• The US State Department maintains an annual Trafficking in Persons Report to “engage foreign governments on human trafficking” and as a resource for “governmental anti-human trafficking efforts.” In a February 2010 cable, the first of three parts (part 2, part 3), the US Embassy in Paris gave its input for the tenth annual report. The cable notes “France prosecutes French nationals who travel abroad to engage in child sexual tourism” and goes on to say

    Culture Minister Frederic Mitterrand faced criticism during the reporting period related to his 2005 literary work, which included depictions of sexual tourism in Asia. In “The Bad Life,” Mitterrand details the experiences of an unnamed protagonist with so-called “boys” in the brothels of Thailand. Facing pressure to resign for engaging in sexual tourism before he joined the government, Minister of Culture Frederic Mitterrand stated during an October 8, 2009 television interview that he had never had sex with a minor. “Each time I was with people who were my age, or were five years younger,” the 62 year-old Mitterrand said, adding: “I condemn sexual tourism, which is a disgrace. I condemn pedophilia in which I have never participated in any way.”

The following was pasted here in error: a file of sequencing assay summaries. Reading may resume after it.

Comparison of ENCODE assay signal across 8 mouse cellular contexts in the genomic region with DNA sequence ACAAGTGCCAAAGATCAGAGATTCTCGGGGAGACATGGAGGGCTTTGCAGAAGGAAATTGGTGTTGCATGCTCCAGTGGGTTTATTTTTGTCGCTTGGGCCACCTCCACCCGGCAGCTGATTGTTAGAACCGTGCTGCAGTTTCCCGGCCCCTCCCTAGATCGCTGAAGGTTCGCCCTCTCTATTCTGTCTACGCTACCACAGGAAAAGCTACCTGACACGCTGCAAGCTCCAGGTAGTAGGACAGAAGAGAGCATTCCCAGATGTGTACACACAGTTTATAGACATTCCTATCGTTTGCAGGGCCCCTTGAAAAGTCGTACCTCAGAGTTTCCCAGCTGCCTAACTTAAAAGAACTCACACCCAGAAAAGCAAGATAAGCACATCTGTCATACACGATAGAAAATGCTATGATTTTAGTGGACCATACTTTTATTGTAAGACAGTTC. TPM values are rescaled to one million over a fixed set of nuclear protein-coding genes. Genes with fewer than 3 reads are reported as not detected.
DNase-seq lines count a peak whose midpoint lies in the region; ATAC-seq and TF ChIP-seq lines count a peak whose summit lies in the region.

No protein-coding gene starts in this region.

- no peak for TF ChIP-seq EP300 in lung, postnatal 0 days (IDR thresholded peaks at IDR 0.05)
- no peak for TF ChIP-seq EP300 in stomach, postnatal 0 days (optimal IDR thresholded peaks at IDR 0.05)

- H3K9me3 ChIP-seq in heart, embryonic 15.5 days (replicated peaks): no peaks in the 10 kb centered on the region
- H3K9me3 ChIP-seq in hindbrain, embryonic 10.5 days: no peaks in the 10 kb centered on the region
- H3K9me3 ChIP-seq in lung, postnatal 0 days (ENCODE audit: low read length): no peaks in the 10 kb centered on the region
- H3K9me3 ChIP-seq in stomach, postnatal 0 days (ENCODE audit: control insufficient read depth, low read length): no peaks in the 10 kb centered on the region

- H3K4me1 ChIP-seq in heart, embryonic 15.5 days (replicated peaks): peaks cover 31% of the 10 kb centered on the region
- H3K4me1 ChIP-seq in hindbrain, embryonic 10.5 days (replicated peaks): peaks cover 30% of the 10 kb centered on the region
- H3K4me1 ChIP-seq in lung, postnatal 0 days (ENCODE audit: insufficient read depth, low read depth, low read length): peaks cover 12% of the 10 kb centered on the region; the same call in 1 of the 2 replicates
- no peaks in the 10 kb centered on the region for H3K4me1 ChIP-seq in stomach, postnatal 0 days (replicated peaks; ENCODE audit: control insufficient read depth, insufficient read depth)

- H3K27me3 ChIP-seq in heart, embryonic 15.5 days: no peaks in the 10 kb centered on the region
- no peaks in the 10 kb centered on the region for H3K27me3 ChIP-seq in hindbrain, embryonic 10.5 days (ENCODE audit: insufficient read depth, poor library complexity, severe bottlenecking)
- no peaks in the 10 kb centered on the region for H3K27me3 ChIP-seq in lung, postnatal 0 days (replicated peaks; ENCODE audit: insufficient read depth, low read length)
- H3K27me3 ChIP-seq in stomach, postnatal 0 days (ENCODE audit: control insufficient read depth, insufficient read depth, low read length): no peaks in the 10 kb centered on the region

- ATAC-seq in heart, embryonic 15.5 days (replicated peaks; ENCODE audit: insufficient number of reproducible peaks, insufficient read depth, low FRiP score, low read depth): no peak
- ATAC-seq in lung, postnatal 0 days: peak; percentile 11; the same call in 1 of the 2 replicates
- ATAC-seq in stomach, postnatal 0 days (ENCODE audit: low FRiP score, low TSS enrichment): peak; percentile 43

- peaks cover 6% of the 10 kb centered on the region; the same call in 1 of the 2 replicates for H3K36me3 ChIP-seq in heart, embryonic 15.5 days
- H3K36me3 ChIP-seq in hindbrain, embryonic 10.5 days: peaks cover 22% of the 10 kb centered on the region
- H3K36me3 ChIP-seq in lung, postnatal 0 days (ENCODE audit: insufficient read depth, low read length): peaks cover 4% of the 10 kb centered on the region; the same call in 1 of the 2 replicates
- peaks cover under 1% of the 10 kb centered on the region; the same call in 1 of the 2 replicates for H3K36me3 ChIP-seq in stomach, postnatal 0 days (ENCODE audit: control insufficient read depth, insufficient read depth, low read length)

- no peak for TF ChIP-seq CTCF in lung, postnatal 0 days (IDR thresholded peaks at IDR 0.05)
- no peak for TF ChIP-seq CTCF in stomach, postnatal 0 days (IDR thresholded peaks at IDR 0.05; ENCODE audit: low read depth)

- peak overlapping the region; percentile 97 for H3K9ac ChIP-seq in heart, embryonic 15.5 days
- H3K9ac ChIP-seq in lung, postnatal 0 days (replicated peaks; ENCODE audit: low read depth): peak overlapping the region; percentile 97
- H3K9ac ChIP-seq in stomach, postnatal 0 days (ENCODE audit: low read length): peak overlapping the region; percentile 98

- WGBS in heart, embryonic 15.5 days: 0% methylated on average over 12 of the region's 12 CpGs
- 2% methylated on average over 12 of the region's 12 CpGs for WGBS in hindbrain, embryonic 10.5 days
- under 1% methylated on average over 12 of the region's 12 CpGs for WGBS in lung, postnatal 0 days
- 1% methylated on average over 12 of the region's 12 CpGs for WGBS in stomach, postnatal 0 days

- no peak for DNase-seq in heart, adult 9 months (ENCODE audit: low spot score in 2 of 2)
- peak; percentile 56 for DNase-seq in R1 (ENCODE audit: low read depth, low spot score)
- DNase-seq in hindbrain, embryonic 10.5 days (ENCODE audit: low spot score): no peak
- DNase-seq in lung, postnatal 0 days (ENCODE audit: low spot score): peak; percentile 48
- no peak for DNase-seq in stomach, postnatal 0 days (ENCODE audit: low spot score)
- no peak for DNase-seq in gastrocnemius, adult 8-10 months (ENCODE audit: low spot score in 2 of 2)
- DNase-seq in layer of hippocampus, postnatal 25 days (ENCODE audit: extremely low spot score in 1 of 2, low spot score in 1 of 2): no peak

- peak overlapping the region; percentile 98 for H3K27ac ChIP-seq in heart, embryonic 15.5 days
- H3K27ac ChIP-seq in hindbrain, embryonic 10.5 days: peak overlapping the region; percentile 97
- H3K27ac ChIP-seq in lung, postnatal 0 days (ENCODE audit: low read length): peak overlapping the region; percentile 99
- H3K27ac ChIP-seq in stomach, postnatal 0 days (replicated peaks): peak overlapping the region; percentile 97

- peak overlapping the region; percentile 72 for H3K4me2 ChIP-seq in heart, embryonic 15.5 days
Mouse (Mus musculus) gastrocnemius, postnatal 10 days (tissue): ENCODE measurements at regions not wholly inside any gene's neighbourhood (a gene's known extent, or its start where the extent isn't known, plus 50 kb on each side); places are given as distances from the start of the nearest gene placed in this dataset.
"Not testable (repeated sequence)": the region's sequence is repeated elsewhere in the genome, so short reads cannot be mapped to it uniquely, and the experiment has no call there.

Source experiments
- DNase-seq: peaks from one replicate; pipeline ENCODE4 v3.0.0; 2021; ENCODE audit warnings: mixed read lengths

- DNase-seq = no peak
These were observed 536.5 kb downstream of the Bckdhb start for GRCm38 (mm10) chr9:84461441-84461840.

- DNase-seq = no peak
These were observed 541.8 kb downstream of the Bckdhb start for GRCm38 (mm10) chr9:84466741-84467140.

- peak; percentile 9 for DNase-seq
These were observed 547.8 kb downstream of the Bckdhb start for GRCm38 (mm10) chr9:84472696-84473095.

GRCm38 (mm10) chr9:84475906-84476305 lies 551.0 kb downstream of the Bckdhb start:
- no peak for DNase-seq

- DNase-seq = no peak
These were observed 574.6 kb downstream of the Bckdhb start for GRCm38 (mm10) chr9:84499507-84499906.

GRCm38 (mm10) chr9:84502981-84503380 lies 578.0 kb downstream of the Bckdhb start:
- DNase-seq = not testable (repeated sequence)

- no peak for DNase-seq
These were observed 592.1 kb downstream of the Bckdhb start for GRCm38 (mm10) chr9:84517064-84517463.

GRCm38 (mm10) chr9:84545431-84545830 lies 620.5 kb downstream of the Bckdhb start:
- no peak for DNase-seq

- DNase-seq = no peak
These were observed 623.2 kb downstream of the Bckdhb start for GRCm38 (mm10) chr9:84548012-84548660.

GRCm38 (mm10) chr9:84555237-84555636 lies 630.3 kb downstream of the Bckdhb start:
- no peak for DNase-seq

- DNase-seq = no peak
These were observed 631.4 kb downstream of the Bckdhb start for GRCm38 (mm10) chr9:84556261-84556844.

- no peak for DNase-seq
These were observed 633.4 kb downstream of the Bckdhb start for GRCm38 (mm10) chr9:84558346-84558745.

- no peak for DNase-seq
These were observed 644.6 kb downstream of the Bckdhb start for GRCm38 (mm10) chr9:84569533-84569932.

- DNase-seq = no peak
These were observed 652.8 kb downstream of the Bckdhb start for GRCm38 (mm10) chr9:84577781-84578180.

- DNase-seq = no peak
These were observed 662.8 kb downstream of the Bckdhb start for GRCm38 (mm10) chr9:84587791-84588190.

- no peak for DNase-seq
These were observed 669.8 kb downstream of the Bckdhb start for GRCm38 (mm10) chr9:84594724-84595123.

The Guardian extends Miterrand’s quote a sentence: “The book is in no way an apology for sex tourism, even if one chapter is a journey through that hell, with all the fascination that hell can inspire.” The BBC termed Mitterrand’s book an “autobiographical novel” and said the scandal would have brought him down in other countries, “not because he is gay, but because there is an inconsistency between a government committed to fighting sex tourism and a minister who has been a sex tourist. But in France, where a belief in the right to privacy and a liberal view on sex are both near sacrosanct, many believe it would be hypocritical to hound Frederic Mitterrand from office.”